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Format: Hardcover
Hugh Thomson writes with a sense of humour and a sense of perspective at the England off the beaten track, or more specifically on the Icknield Way (an ancient road from Dorset to Norfolk). This delightful book should be read by walkers everywhere however as Thomson captures the spirit of a more historic (or even pre-historic) and rural England. As well as QI like interesting facts the book is also littered with some attractive illustations. An excellent book to read on a holiday in England, or give as a gift.
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Format: Hardcover
Hugh Thomson takes a trip along the Icknield Way from Dorset to Norfolk, following an ancient path which links dozens of natural and man-made points of interest. His comprehensive account of pre and post Roman sites along the way is fascinating and reveals that the past is very much still with us. Thomson's background in archaeology and English literature shines through his writing as he enhances an already beautiful landscape with expertise and elegance. Highly recommended and a great way to complement a very British summer.
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Format: Paperback
Some people are said to wear their learning lightly. Hugh Thomson is not one of those people, and therein lies the problem with 'The Green Road Into The Trees'. In part this book succeeds as an informative and thought-provoking diary of a walk along the Icknield Way from Dorset to the East Coast. Literary and historical links to the landscape traversed are liberally and sometimes interestingly placed (rather than woven) into the narrative. It's interesting and amusing at times, but ultimately the author comes across as rather smug and self-absorbed, desperate to impress the reader with his knowledge and all round general 'hipness'. If I encountered Hugh Thomson on a walk, I'd like to think I'd buy him a pint, but on balance I think I'd hide in the ditch!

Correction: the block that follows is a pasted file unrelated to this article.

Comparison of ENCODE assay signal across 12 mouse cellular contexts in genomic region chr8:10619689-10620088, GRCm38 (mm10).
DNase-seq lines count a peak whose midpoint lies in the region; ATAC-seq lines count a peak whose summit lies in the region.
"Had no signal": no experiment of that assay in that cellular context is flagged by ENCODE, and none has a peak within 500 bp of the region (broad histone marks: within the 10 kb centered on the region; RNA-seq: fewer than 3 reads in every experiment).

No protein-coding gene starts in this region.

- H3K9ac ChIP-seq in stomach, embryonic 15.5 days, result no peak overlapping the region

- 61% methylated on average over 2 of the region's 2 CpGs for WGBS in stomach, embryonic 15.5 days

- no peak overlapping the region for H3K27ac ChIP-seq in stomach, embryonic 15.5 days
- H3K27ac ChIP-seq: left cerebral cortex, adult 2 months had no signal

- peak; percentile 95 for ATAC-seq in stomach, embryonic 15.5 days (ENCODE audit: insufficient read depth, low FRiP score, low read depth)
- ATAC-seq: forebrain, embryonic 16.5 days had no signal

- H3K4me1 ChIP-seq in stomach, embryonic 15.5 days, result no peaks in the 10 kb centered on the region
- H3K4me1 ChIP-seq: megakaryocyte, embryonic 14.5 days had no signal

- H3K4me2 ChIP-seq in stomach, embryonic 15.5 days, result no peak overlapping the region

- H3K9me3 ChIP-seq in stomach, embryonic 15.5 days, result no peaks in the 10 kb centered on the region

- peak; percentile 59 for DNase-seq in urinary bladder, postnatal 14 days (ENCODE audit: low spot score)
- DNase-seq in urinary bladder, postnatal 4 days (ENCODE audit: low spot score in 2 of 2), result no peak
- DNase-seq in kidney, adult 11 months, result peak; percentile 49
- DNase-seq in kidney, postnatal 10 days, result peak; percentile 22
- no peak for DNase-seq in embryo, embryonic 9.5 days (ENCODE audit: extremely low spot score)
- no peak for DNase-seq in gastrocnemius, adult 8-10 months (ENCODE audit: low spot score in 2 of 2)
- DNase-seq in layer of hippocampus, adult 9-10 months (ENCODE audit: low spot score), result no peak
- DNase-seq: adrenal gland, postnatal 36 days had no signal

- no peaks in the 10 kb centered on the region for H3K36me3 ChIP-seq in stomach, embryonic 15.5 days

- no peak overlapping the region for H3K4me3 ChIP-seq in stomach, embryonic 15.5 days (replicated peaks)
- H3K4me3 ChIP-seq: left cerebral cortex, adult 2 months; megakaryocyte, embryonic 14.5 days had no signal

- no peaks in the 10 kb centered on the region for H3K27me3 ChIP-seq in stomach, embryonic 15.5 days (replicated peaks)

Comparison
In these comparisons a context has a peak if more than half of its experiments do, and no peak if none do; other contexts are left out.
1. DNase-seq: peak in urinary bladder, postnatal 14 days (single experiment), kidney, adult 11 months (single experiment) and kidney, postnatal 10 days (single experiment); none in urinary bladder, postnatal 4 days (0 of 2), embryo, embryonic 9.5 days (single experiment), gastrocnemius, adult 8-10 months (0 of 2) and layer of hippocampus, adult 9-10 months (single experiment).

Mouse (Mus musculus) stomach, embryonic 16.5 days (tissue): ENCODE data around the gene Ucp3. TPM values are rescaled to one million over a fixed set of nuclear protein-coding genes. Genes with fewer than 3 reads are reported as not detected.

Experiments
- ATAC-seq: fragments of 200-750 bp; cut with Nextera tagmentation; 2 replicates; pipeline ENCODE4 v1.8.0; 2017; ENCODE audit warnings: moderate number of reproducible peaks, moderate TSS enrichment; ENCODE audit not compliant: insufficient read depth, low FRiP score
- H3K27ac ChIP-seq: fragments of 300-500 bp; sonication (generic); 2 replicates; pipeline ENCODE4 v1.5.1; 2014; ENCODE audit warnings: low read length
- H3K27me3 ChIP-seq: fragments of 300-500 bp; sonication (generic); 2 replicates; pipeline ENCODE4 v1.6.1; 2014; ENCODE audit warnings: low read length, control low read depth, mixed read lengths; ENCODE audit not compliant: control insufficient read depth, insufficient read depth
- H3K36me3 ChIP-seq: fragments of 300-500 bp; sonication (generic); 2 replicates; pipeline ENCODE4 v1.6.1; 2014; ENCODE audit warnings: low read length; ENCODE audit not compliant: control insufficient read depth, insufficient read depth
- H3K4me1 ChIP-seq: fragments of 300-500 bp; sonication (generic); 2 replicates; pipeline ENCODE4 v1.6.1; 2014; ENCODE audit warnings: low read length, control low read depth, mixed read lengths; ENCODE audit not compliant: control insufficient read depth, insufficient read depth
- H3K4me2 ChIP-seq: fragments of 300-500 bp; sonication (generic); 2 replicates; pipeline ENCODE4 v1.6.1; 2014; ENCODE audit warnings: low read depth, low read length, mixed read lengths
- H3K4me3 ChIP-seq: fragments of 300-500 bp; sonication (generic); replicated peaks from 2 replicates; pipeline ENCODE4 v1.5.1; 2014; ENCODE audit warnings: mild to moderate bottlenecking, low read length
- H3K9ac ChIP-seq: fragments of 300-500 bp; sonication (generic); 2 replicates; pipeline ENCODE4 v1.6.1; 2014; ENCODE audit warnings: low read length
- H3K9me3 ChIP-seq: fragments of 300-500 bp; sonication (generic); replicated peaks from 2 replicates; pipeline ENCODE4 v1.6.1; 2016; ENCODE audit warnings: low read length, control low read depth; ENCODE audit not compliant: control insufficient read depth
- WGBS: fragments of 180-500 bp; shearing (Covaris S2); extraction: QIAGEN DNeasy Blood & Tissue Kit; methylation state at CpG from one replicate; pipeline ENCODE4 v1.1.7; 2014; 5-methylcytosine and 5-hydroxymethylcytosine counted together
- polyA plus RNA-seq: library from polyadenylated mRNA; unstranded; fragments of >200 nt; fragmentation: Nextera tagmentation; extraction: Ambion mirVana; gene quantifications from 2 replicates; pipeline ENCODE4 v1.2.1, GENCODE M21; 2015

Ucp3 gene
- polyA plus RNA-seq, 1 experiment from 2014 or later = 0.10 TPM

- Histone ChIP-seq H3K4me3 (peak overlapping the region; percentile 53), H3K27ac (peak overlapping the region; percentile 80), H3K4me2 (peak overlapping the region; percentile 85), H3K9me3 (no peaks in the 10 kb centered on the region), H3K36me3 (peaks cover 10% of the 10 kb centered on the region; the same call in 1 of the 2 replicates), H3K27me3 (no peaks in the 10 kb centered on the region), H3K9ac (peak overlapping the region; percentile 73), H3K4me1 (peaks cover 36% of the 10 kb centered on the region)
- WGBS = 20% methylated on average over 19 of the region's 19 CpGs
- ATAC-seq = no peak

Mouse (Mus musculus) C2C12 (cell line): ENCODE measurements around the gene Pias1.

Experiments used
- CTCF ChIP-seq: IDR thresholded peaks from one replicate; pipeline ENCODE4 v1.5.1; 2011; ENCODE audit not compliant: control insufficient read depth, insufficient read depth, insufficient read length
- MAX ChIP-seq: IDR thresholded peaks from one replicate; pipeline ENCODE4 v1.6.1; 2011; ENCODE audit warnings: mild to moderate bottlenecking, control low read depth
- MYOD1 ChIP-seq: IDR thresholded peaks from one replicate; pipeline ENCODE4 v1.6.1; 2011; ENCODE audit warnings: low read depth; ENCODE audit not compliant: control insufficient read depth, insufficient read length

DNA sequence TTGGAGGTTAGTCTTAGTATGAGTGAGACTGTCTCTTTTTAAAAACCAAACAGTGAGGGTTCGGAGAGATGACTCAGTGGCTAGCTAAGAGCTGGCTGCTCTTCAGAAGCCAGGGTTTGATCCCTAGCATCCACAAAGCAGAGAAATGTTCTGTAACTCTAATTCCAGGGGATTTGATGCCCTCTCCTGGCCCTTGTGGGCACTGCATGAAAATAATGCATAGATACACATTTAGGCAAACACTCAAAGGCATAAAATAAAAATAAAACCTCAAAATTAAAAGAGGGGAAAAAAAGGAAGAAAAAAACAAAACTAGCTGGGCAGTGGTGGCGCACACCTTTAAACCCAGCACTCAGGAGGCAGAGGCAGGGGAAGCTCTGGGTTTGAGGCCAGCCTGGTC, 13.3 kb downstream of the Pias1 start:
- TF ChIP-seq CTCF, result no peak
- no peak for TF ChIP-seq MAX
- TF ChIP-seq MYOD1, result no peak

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Format: Hardcover
The Green Road Into The Trees is a refreshing book which rejoices in the spirit of the English countryside. Thomson refers to various other writers' work on the natural history of the Icknield Way as he appreciates the wildlife and scenery along his journey. More impressive though is his knowledge of historic sites - Stonehenge, the horse at Uffington, Avebury and Seahenge and dozens more - as well as the way they have shaped their surroundings. An excellent read for those interested in the increasingly popular 'staycation' and a fabulous way to celebrate the natural beauty and history of England, right on our doorstep. What with the likes of London and other cities becoming global and fragmented, Thomson directly and indirectly argues that there is still an England - of traditions, poetry, eccentricity - in the countryside.